Reply
avatar
January 28, 2017 at 2:30 PM ×

Lots of "new" posters here despite (or maybe because of) the new policy.

Sad to see the ability to comment anonymously go, but MM's patience in the matter lasted far longer than mine would have, and I expect to see a much higher S/N ratio going forward.

Among the things that I follow that could get interesting in the Trump era, I present (keeping in mind the recent chartology post) three charts. I am not sure the price history tells very much about the short term prospects of these, but I will solicit thoughts from the technical gurus here, before following up with my own thoughts a bit later.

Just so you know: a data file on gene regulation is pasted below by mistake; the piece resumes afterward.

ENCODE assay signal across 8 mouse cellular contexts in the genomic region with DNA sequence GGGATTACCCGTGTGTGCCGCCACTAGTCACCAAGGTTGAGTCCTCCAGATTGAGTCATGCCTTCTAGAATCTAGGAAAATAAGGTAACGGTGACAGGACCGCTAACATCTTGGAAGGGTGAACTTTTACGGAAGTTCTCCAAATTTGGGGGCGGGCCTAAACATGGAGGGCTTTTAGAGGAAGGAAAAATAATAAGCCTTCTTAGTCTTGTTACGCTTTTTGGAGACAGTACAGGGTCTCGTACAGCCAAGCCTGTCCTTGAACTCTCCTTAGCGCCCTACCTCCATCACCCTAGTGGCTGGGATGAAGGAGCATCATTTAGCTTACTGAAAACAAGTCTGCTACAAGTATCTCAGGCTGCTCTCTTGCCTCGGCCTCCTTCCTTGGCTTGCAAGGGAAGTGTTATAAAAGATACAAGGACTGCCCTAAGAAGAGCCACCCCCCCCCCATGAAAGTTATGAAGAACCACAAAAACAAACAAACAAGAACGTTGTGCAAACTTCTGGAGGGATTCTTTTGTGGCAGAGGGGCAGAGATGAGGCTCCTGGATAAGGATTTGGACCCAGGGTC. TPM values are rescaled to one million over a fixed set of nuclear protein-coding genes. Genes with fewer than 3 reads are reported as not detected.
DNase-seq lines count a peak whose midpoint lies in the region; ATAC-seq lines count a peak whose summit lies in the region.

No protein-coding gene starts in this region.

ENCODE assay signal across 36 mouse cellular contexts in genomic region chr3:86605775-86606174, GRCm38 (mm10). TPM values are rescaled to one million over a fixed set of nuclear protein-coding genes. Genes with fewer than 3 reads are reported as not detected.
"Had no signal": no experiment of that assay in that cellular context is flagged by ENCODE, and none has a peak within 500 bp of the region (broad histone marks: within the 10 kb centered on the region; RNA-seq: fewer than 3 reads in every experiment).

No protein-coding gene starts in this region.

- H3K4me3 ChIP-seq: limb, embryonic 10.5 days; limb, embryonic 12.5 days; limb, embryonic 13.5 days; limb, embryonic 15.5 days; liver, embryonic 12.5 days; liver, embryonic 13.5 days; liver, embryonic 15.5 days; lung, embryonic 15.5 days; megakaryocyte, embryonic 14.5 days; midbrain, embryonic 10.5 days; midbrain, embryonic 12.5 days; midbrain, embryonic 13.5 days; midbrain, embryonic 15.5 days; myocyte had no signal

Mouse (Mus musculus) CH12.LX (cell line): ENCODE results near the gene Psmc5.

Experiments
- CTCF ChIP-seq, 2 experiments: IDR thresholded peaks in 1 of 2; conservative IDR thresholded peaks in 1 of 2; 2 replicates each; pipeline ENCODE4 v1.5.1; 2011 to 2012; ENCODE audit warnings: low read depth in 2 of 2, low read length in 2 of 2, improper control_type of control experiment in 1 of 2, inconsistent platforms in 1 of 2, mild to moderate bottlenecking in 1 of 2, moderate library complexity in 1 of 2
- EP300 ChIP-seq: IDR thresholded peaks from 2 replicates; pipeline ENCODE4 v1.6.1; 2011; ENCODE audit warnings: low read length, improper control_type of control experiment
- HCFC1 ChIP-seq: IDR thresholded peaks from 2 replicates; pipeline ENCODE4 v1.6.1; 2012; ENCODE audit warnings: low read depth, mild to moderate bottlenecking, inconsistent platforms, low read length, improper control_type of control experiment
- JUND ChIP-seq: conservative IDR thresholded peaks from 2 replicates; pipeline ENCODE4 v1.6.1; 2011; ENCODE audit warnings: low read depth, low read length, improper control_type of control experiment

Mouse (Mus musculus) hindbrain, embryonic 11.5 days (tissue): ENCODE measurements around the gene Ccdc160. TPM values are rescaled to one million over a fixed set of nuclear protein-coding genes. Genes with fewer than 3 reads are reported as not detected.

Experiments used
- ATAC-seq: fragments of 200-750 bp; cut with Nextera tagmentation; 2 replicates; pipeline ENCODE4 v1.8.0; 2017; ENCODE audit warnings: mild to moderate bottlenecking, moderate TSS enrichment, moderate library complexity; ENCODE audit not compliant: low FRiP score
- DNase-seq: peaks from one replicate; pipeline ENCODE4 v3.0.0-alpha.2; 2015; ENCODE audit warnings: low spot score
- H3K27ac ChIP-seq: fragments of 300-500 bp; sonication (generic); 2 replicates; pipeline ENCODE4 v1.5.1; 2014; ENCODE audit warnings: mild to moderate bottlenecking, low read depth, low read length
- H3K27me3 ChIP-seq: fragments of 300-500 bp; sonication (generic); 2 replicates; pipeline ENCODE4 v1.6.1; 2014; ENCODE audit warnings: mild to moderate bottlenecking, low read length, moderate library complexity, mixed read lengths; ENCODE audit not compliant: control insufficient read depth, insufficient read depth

Reply
avatar
johno
admin
January 28, 2017 at 8:18 PM ×

Yeah, thank you laobaixing. Great color. Much appreciated.

koolbong, yes, lower USD-Asia is a really interesting scenario. Everyone would be caught off-side. Hard to think of a bank that isn't recommending +USDKRW.

Reply
avatar
hipper
admin
January 28, 2017 at 11:07 PM ×

Thanks for the explanation Rossco. I also think whatever price and yield spikes those policies potentially might cause will probably end up being very short lived, due to demographics, lack of investable things which increase productivity and manufacturing automation. In some sectors of course like construction you might see some noticeable changes in employment and ultimately higher wages equal higher construction costs. But higher construction costs aren't necessary good for housing either as it leaves much less room for profits for specs who are driving it and already the cost of money going up, for the time being. Trump also increased the FHA mortgage fee effectively raising borrowing costs.